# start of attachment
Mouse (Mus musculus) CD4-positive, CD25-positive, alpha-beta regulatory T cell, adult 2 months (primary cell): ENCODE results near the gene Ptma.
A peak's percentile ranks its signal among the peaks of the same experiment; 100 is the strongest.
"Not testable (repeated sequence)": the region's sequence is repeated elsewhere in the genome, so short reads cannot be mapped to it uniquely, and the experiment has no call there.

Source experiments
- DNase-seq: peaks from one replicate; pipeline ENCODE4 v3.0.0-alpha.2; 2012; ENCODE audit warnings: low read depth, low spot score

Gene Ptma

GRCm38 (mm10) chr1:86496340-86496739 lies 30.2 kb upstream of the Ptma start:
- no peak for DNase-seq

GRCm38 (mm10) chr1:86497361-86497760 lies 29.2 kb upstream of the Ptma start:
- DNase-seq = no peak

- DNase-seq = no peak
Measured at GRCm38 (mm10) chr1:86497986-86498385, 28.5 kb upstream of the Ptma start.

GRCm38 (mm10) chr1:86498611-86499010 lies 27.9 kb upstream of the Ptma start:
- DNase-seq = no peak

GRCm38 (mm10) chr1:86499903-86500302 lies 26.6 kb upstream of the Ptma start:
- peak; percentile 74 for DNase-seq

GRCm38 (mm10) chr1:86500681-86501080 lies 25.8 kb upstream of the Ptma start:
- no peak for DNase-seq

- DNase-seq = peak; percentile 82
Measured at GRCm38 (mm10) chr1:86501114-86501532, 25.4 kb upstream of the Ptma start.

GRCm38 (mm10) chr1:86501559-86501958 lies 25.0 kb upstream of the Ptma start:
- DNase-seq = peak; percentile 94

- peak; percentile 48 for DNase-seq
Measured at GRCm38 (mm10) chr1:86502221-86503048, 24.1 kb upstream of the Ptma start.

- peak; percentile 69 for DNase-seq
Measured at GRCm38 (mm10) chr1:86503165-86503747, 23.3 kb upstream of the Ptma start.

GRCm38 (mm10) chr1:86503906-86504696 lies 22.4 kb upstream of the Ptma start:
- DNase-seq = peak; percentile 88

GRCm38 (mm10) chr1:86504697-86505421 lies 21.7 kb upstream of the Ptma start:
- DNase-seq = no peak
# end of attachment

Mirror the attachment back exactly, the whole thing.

Mouse (Mus musculus) CD4-positive, CD25-positive, alpha-beta regulatory T cell, adult 2 months (primary cell): ENCODE results near the gene Ptma.
A peak's percentile ranks its signal among the peaks of the same experiment; 100 is the strongest.
"Not testable (repeated sequence)": the region's sequence is repeated elsewhere in the genome, so short reads cannot be mapped to it uniquely, and the experiment has no call there.

Source experiments
- DNase-seq: peaks from one replicate; pipeline ENCODE4 v3.0.0-alpha.2; 2012; ENCODE audit warnings: low read depth, low spot score

Gene Ptma

GRCm38 (mm10) chr1:86496340-86496739 lies 30.2 kb upstream of the Ptma start:
- no peak for DNase-seq

GRCm38 (mm10) chr1:86497361-86497760 lies 29.2 kb upstream of the Ptma start:
- DNase-seq = no peak

- DNase-seq = no peak
Measured at GRCm38 (mm10) chr1:86497986-86498385, 28.5 kb upstream of the Ptma start.

GRCm38 (mm10) chr1:86498611-86499010 lies 27.9 kb upstream of the Ptma start:
- DNase-seq = no peak

GRCm38 (mm10) chr1:86499903-86500302 lies 26.6 kb upstream of the Ptma start:
- peak; percentile 74 for DNase-seq

GRCm38 (mm10) chr1:86500681-86501080 lies 25.8 kb upstream of the Ptma start:
- no peak for DNase-seq

- DNase-seq = peak; percentile 82
Measured at GRCm38 (mm10) chr1:86501114-86501532, 25.4 kb upstream of the Ptma start.

GRCm38 (mm10) chr1:86501559-86501958 lies 25.0 kb upstream of the Ptma start:
- DNase-seq = peak; percentile 94

- peak; percentile 48 for DNase-seq
Measured at GRCm38 (mm10) chr1:86502221-86503048, 24.1 kb upstream of the Ptma start.

- peak; percentile 69 for DNase-seq
Measured at GRCm38 (mm10) chr1:86503165-86503747, 23.3 kb upstream of the Ptma start.

GRCm38 (mm10) chr1:86503906-86504696 lies 22.4 kb upstream of the Ptma start:
- DNase-seq = peak; percentile 88

GRCm38 (mm10) chr1:86504697-86505421 lies 21.7 kb upstream of the Ptma start:
- DNase-seq = no peak